"He continued asking me the names of persons he saw. I was telling him those of a number of young Princes who had lately entered the Service, and some of whom gave hopes. 'That may be,' said he; 'but I think the breed of the governing races ought to be crossed. I like the children of love: look at the Marechal de Saxe, and my own Anhalt [severe Adjutant von Anhalt, a bastard of Prinz Gustav, the Old Dessauer's Heir-Apparent, who begot a good many bastards, but died before inheriting: bastards were brought up, all of them to soldiering, by their Uncles,---this one by Uncle Moritz; was thrown from his horse eight years HENCE, to the great joy of many]; though I am afraid that SINCE [mark this SINCE, alas!] his fall on his head, that latter is not so good as formerly. I should be grieved at it, [Not for eight years yet, MON PRINCE, I am sorry to say! Adjutant von Anhalt did, in reality, get this fall, and damaging hurt on the head, in the "Bavarian War" (nicknamed KARTOFFEL-KRIEG, "Potato-War"), 1778-1779.
"I am glad to remember this; for I have heard it said by silly slanderous people (SOTS DENIGRANTS), who accuse the King of Prussia of insensibility, that he was not touched by the accident which happened to the man he seemed to love most. Too happy if one had only said that of him! He was supposed to be jealous of the merit of Schwerin and of Keith, and delighted to have got them killed. It is thus that mediocre people seek to lower great men, to diminish the immense space that lies between themselves and such.
"Out of politeness, the King, and his Suite as well, had put on white [Austrian] Uniforms, not to bring back on us that blue which we had so often seen in war. He looked as though he belonged to our Army and to the Kaiser's suite. There was, in this Visit, I believe, on both sides, a little personality, some distrust, and perhaps a beginning of bitterness;--as always happens, says Philippe de Comines, when Sovereigns meet. The King took Spanish snuff, and brushing it off with his hand from his coat as well as he could, he said, 'I am not clean enough for you, Messieurs; I am not worthy to wear your colors.' The air with which he said this, made me think he would yet soil them with powder, if the opportunity arose.
"I forgot a little Incident which gave me an opportunity of setting off (FAIRE VALOIR) the two Monarchs to each other [Incident about the King's high opinion of the Kaiser's drill-sergeantry in this day's manoeuvres, and how I was the happy cause of the Kaiser's hearing it himself: Incident omissible; as the whole Sequel is, except a sentence or two].--
... "On this Neustadt occasion, the King was sometimes too ceremonious; which annoyed the Kaiser. For instance,--I know not whether meaning to show himself a disciplined Elector of the Reich, but so it was,--whenever the Kaiser put his foot in stirrup, the King was sure to take his Majesty's horse by the bridle, stand respectfully waiting the Kaiser's right foot, and fit it into ITS stirrup: and so with everything else. The Kaiser had the more sincere appearance, in testifying his great respect; like that of a young Prince to an aged King, and of a young Soldier to the greatest of Captains. ...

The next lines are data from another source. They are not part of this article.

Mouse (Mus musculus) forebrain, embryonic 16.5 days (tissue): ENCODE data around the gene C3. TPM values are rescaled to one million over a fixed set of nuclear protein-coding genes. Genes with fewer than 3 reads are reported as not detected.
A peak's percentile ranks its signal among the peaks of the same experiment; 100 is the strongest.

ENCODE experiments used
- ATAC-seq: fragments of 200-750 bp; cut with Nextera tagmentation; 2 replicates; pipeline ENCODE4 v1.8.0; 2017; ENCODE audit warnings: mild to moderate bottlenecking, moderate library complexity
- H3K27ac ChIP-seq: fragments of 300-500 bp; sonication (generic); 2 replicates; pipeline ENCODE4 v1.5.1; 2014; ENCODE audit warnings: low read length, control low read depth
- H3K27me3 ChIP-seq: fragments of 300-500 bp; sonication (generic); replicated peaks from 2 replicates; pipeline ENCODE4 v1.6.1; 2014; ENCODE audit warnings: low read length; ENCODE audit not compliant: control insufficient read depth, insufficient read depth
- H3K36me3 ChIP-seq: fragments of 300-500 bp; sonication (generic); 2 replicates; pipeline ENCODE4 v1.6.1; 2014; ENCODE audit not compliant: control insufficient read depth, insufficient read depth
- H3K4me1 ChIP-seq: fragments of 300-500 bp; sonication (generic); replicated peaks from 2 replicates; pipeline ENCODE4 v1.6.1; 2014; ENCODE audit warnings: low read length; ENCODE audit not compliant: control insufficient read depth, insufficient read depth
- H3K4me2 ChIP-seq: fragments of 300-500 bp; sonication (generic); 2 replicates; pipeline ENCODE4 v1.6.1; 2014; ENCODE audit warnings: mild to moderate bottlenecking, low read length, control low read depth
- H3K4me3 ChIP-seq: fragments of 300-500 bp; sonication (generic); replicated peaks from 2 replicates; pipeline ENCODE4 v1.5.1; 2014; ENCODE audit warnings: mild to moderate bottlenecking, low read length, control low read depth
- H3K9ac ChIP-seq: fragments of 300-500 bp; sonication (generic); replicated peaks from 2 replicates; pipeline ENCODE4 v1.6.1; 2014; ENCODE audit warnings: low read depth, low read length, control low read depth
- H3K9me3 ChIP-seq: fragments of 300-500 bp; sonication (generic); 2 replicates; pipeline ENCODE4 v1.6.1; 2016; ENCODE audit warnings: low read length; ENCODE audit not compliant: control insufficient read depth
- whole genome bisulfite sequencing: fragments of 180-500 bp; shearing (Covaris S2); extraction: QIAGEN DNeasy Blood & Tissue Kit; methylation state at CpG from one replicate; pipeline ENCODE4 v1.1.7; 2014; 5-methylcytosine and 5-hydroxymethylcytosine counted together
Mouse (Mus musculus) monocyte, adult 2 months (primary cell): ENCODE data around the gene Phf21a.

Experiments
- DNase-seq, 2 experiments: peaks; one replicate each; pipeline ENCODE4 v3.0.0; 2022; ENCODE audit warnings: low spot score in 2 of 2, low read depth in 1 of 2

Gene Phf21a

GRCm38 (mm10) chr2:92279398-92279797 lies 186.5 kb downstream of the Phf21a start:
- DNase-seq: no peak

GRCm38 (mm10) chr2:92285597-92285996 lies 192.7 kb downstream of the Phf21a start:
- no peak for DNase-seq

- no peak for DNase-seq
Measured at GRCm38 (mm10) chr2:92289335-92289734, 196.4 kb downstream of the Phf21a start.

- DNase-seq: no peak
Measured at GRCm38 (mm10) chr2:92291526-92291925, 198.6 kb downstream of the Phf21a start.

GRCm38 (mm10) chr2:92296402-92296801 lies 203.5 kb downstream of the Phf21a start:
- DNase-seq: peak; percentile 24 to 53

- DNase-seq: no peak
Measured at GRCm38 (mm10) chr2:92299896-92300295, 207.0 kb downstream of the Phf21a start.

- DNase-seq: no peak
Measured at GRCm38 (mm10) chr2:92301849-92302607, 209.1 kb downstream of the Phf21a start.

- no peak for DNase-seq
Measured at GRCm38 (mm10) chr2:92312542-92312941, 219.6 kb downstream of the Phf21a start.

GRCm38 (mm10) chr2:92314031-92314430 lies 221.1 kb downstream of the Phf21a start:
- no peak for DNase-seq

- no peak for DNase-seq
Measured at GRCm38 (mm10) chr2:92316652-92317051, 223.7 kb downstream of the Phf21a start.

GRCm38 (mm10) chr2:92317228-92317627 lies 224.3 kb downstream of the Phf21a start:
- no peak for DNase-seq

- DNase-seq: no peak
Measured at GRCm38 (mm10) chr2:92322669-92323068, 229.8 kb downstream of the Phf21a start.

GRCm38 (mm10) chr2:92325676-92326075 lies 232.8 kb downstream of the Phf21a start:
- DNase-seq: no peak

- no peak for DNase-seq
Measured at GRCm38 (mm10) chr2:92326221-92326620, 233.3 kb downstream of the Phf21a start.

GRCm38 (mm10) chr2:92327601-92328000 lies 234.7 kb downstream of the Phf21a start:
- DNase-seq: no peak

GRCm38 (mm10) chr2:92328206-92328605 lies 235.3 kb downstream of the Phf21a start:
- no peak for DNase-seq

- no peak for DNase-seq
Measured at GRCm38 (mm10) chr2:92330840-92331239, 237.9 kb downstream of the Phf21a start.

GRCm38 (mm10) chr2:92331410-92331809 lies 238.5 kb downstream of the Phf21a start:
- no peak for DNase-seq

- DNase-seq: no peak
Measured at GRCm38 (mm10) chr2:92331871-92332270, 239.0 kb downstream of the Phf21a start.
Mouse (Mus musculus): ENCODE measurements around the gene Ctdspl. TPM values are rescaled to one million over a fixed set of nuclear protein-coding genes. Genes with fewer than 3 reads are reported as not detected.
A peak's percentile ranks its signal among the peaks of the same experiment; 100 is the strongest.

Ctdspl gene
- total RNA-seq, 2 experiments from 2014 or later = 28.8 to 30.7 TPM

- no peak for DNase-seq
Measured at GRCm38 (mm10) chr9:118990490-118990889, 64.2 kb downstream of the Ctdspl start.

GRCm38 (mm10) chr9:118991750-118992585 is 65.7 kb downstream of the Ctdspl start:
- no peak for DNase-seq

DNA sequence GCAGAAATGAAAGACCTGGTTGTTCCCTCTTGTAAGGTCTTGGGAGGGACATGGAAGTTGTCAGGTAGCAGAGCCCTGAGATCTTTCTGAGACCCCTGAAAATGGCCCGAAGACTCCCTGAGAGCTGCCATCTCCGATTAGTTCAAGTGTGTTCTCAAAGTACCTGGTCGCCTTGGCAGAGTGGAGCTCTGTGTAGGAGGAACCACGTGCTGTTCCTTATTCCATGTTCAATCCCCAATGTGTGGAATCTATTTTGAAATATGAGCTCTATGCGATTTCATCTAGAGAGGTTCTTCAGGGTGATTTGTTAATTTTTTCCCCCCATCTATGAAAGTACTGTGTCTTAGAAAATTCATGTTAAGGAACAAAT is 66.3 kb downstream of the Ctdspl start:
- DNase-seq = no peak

"Sometimes there were appearances of cordiality between the two Sovereigns. One saw that Friedrich II. loved Joseph II., but that the preponderance of the Empire, and the contact of Bohemia and Silesia, a good deal barred the sentiments of King and Kaiser. You remember, Sire [Ex-Sire of Poland], their LETTERS [readers shall see them, in 1778,--or rather REFUSE to see them!'] on the subject of Bavaria; their compliments, the explanations they had with regard to their intentions; all carried on with such politeness; and that from politeness to politeness, the King ended by invading Bohemia."
Well, here is legible record, with something really of portraiture in it, valuable so far as it goes; record unique on this subject;-- and substantially true, though inexact enough in details. Thus, even in regard to that of Anhalt's HEAD, which is so impossible in this First Dialogue, Friedrich did most probably say something of the kind, in a Second which there is, of date 1780; of which latter De Ligne is here giving account as well,--though we have to postpone it till its time come.
At this Neustadt Interview there did something of Political occur; and readers ought to be shown exactly what. Kaunitz had come with the Kaiser; and this something was intended as the real business among the gayeties and galas at Neustadt. Poland, or its Farce- Tragedy now playing, was not once mentioned that I hear of; though perhaps, as FLEBILE LUDIBRIUM, it might turn up for moments in dinner-conversation or the like: but the astonishing Russian- Turk War, which has sprung out of Poland, and has already filled Stamboul and its Divans and Muftis with mere horror and amazement; and, in fact, has brought the Grand Turk to the giddy rim of the Abyss; nothing but ruin and destruction visible to him: this, beyond all other things whatever, is occupying these high heads at present;--and indeed the two latest bits of Russian-Turk news have been of such a blazing character as to occupy all the world more or less. Readers, some glances into the Turk War, I grieve to say, are become inevitable to us!
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